My brethren, when we find the most enlightened [38/39] of the heathen philosophers enveloped in ignorance, uncertain as to the truths of religion, need we wonder that the great mass of the Gentile world were not led, from the contemplation of the works of God, to know and adore their almighty Author! Need we be surprised at beholding the Gentile nations prostrate in adoration before the orbs that shine in the firmament, faint images of the Creator's glory? or trembling with superstitious homage before the vilest reptile that crawls on the earth? Let us no longer hear then of the ability of unassisted reason to discover and ascertain the necessary truths of religion. They were made known at the first by God himself, and spread through all nations by tradition. Reason is competent to illustrate and confirm them; and yet, alas! she disgraced and obscured them by the grossest superstitions. The world was never destitute of a revelation of God's will; natural religion, therefore, a religion discovered and established by human reason solely, never has existed. Some of the truths of revelation--as, for example, the being, and perfections, and providence, of the one supreme God, and the immortality of the soul--reason can go further in explaining and confirming, than she can those doctrines connected with the Trinity of persons in the Godhead, and man's redemption by the blood of the Son of God. But the former were made known by original revelation--reason did not discover them. It is impossible to prove that, left to herself, she ever could have discovered them, had they not been made known.

Cause then have we to bless God, that, on subjects so essential to our perfection and happiness as the knowledge of his nature and will, and our [39/40] eternal destiny; we have an authority on which to rest, more certain and stable than the discoveries of reason, which, like "the fashion of this world, passeth away." God communicated his adorable name and will to our first parents. This knowledge, obscured by the fall, he in part renewed to the patriarchs, and more fully declared in his law and covenant with the Jewish nation. But, in his unsearchable counsels, he reserved its glorious and perfect consummation for the Inst revelation of his will by Jesus Christ. In the blessed Gospel of his Son is contained a discovery of the divine perfections and will, of the way of salvation, and of our eternal existence, to which reason never could have attained, but which is perfectly agreeable to her clearest and most enlightened dictates. This Gospel rests on the luminous and conclusive evidence of miracles and prophecy. The sufferings and death of those who first proclaimed it, attested its supernatural facts, involving the truth of its holy, and salutary, and exalting doctrines. Its rapid spread through the world, though opposed by the bigotry of the Jews and the learning and power of the Gentile world, proved that the arm which sustained it is divine. So valuable then to us, as it respects the order, the peace, the purity of the present life; so indispensible, as it respects the destinies of the life to come; let us hold fast to this blessed Gospel, resisting the assaults of the vain wisdom of this world, which would wrest us from this sure anchor of all our hopes, and cast us on the troubled ocean of doubt, and gloom, and despair.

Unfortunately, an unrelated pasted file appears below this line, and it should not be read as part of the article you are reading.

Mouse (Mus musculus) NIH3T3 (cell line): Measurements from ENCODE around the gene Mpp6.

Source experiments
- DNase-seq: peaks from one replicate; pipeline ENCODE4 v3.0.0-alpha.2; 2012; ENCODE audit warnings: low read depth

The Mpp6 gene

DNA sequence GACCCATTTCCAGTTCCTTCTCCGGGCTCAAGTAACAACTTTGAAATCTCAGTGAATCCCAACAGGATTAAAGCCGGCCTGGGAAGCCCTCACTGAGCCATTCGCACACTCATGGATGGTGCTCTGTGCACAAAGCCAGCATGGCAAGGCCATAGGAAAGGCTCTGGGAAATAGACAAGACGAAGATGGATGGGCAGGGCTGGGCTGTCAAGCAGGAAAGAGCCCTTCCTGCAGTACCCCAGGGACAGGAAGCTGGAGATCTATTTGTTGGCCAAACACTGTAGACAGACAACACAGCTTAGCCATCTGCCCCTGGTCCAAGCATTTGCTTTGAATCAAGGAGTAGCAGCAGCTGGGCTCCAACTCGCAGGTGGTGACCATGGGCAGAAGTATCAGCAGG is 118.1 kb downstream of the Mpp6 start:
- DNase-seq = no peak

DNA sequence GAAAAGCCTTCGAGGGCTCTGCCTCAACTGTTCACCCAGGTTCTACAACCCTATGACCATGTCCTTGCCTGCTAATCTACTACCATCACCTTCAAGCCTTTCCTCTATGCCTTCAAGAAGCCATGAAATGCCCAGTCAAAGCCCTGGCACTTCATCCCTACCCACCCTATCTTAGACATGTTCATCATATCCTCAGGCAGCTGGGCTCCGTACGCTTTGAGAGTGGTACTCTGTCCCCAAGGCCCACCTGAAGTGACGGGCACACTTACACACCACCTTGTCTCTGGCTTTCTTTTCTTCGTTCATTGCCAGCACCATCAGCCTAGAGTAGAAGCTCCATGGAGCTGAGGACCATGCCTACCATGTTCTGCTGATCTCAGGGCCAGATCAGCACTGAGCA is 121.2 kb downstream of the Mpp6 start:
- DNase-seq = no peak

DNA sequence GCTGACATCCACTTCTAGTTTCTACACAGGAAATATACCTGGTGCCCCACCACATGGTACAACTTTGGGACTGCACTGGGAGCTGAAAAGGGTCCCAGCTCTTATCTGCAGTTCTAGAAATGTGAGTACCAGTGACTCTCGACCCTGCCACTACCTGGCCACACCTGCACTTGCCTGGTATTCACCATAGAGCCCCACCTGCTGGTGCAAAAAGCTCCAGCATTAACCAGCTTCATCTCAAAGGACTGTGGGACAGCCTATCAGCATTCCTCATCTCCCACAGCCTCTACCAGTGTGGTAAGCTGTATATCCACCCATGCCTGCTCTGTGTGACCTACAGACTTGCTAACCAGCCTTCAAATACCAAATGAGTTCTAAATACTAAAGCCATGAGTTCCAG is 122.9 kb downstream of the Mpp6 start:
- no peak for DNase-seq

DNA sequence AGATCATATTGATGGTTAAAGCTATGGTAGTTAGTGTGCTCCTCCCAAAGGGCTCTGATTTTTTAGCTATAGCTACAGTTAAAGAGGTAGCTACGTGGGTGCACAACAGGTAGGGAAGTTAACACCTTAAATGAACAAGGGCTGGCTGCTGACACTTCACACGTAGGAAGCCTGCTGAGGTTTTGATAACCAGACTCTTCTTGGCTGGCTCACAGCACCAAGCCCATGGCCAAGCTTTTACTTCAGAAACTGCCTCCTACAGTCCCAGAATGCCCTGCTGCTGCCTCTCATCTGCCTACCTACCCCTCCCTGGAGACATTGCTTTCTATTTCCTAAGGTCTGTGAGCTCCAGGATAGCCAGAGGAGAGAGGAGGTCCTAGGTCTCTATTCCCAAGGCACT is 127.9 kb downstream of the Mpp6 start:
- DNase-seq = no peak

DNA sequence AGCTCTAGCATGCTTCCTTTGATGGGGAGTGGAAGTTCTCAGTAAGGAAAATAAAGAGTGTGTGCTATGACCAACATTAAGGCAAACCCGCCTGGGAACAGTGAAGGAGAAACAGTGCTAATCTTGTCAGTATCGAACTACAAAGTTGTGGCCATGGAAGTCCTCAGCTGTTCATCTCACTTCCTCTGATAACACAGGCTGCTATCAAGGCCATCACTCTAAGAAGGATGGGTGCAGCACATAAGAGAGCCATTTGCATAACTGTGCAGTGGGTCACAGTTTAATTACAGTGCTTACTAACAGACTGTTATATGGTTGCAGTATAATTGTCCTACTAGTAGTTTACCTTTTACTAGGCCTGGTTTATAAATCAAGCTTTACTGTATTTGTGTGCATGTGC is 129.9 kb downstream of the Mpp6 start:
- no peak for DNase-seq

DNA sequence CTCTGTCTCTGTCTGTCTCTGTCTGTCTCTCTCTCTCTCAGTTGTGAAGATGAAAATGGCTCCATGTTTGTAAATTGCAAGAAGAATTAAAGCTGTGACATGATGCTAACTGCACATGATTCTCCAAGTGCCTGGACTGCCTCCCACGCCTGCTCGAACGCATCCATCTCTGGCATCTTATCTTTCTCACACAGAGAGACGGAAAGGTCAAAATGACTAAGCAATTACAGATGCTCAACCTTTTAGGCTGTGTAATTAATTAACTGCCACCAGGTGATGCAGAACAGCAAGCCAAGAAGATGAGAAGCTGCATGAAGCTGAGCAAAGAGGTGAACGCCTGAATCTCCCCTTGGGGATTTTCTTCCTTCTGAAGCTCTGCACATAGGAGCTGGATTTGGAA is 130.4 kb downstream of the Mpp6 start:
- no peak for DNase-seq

There yet lives in the recollection of the present generation, the awful example of the impiety and crimes into which men will plunge, when forsaking [40/41] the unerring light of revelation, they take for their guide the illusive dictates of reason, and the corrupt impulses of their passions. A fearful war was waged, of atheism, irreligion, and licentiousness, against religion, virtue, and social order. The din of the conflict still sounds in our ears--the traces of its ravages are not yet obliterated in the nation which it desolated. The spirit of enmity to religion and to social order that kindled this conflict and so long fed its flames, exerts among us the deadly purpose of exterminating our holy religion, that licentiousness may have no control on its corrupt and desolating reign. Let us cling with renewed steadfastness to that pure, enlightening, and consoling system of religion revealed in the word of God, which will secure us from the corrupting principles of that world, "the fashion of which passeth away," and conduct us to everlasting perfection and bliss in the future existence which it reveals.

Unchanging and substantial happiness is not to be found but in the love and favour of the ever-living God, the means of obtaining which are revealed in the Gospel of his Son. May his grace excite you from the heart to embrace, and strengthen you to hold fast his divine truths and promises. May his blessing, that maketh truly rich, that conveys unfailing and sure light and peace, follow you in all your enjoyments and pursuits. May his merciful providence preserve you, to come before him in this holy temple, on many returns of this day, more fervent and vigorous in your love and trust in him, more sincere and devoted in his service.

May he, the almighty and eternal God, be your [41/42] refuge and your portion, that when the vain wisdom of this world passeth away, your peace, stayed on him, the rock of ages, may endure for ever. May he be your Deliverer and Saviour, that, beyond this transitory and perishing world, you may find an inheritance eternal, undefiled, and that fadeth not away.